I fall into the category of "work at one church and worship at another" and I very much enjoy this dynamic. I greatly appreciate being able to truly "leave work at work" and not be hounded by members of the congregation in between worship services and at special events. My family and I have visited the church where I work a few times, and I always end up "playing secretary." The church where I work and the church where my family and I are members are even different denominations, which I feel makes for a very enriching experience. The pastor who is my boss does a good job at trying to keep me "in the loop" with what happens on Sunday mornings, and is open to my suggestions of things to try that have worked at my home church. At my home church, we have had the tradition for many years of hiring office staff from within the congregation. While there are obvious benefits to this arrangement, it has also caused friction and hurt feelings over unrealistic expectations that were placed on the staff by the congregation. We now have someone from another church running the office, and it has worked out beautifully. I know some staff enjoy working and worshipping at the same church, and perhaps the research suggests that this is a good idea, but I MUCH prefer my current situation!

I work for four different congregations. I have worshipped where I work and find that God usually gets robbed in those instances. For me, robbing God of the undivided attention He is worthy of is not the best thing for my relationship with Him.
Once a week, most congregations come together to corporately worship the Living God, Jesus Christ; He is worthy of all praise and adoration. When I have worshipped where I work, I am distracted too much for that to be reality AND the politics of the leadership hinder my volunteering.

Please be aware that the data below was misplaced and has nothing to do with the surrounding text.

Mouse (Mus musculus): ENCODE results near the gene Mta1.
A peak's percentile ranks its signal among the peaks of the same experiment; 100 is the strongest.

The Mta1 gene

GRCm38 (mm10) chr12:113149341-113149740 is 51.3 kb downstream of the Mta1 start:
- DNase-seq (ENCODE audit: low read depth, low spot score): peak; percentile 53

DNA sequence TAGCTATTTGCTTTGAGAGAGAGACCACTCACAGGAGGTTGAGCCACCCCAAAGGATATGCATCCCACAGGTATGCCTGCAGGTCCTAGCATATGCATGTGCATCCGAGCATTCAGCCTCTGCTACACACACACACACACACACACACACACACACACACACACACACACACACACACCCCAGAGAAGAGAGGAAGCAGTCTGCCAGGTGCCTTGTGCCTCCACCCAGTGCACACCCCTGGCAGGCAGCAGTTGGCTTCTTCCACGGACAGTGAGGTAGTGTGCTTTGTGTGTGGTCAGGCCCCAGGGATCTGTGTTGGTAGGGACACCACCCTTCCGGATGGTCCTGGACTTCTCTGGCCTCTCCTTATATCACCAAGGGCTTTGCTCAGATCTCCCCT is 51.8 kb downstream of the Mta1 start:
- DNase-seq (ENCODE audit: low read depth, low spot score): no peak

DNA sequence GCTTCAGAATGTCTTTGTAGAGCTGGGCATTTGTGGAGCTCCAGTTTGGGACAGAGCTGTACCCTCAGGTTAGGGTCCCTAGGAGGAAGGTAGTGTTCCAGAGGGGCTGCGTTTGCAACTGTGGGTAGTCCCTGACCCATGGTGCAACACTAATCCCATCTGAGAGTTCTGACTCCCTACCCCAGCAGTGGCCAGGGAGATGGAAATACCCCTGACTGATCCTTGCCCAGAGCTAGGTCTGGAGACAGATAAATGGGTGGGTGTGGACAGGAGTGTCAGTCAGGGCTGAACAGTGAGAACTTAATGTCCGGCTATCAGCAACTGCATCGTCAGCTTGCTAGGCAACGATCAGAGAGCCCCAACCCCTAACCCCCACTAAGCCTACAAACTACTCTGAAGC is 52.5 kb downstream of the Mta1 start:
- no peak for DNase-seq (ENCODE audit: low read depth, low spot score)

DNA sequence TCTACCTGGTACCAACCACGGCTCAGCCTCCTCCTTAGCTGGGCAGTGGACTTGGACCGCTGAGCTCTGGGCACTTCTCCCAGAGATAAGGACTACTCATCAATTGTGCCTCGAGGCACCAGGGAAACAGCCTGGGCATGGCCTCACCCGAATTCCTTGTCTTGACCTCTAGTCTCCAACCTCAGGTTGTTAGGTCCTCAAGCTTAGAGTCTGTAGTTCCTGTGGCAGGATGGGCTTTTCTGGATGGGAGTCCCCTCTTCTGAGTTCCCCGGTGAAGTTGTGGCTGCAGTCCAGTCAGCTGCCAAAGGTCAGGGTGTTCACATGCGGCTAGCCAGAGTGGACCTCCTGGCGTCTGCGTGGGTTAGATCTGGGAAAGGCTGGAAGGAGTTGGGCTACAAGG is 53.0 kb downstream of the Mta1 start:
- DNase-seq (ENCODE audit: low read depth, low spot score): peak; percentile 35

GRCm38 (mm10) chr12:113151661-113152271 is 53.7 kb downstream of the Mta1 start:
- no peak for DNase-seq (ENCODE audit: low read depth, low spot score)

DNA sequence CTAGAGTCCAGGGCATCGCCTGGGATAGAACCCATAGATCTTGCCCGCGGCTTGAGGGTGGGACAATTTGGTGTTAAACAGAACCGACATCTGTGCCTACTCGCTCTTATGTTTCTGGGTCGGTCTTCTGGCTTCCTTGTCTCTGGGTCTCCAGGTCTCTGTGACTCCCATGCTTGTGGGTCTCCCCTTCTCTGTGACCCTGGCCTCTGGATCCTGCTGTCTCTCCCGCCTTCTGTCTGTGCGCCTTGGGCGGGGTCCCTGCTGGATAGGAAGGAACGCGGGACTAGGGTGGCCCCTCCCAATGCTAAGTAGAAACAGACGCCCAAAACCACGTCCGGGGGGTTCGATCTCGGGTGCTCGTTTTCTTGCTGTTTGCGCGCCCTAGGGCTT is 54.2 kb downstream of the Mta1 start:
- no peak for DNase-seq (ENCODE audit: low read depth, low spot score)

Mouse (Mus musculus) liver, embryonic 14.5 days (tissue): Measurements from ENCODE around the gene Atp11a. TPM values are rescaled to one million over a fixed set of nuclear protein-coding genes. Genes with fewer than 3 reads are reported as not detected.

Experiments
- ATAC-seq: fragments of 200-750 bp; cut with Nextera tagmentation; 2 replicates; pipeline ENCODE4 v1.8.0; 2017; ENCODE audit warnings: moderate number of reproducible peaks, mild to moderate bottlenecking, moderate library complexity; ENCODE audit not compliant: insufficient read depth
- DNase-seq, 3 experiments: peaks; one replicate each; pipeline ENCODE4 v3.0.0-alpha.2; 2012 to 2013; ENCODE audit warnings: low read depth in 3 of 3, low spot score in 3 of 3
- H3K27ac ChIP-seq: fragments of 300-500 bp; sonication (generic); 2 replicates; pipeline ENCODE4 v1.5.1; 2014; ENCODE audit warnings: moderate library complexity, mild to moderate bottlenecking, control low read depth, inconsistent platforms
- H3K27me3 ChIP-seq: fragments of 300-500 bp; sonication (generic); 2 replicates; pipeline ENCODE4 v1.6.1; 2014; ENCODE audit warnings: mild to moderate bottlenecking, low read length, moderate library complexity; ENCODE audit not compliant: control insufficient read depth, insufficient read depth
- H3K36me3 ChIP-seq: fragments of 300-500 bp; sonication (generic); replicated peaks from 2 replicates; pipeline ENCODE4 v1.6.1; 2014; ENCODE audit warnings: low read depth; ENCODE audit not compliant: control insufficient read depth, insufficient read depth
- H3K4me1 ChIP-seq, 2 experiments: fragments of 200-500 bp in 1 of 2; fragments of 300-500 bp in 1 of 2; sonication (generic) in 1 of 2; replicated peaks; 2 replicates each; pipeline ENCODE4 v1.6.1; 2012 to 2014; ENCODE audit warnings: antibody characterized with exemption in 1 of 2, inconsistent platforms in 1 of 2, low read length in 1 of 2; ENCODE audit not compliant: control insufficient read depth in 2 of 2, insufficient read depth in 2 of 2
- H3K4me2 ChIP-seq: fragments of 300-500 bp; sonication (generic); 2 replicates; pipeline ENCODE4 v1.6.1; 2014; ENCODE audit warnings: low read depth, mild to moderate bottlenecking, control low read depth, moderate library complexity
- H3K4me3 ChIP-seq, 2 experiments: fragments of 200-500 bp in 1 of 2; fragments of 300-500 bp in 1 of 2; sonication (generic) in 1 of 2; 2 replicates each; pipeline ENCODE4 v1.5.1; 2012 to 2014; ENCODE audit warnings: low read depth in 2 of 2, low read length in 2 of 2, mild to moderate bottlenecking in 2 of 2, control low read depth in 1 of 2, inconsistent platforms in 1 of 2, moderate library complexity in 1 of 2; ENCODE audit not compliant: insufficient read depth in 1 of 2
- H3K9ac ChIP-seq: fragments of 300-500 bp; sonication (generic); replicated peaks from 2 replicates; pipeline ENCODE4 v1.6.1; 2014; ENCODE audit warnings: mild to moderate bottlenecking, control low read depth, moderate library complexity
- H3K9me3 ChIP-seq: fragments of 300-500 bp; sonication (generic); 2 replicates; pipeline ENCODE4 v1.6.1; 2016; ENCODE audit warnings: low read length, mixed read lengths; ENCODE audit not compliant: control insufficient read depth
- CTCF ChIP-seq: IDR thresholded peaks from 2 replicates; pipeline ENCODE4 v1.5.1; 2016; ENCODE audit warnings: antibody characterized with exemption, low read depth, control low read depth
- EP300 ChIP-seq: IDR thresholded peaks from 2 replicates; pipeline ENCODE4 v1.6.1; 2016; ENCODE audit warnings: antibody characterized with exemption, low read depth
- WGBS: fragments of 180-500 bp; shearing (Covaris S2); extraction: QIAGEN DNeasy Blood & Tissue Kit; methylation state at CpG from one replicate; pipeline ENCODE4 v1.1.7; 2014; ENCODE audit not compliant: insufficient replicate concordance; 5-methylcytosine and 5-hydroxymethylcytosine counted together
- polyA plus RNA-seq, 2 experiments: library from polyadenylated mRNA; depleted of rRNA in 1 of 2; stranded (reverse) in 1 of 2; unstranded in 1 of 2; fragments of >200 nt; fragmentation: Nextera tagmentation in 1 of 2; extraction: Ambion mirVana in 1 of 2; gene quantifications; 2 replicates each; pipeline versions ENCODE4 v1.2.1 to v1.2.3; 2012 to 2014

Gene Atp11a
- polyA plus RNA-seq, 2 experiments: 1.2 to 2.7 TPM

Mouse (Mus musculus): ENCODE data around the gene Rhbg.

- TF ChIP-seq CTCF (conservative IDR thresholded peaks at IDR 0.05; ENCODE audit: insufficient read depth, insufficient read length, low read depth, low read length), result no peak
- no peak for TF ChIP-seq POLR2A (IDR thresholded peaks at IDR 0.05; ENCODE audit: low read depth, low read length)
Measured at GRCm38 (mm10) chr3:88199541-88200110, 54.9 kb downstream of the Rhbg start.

There are indeed, some benefits to 'knowing' the members like members tend to; but the most important thing for me has been focusing on God in worship, not being asked about or told about a 'job' situation.

I have a "Drop Box" that people can put information in and I tell them to use it. I have even told people that I will take care of it on Monday. I have also recently implemented on not attending any earlier than 15 minutes prior to the service so that I can spend that time in prayer. Prior to my becoming office manager I was able to pray without interruption, but now that I have the position I am constantly being interrupted and expected by pastoral staff to serve no matter if I am on the clock or not. I have chosen to guard my time in prayer which is my ministry to the church even before I am the office manager. It is very important to have this area of my life guarded as if I don't no one will guard it for me.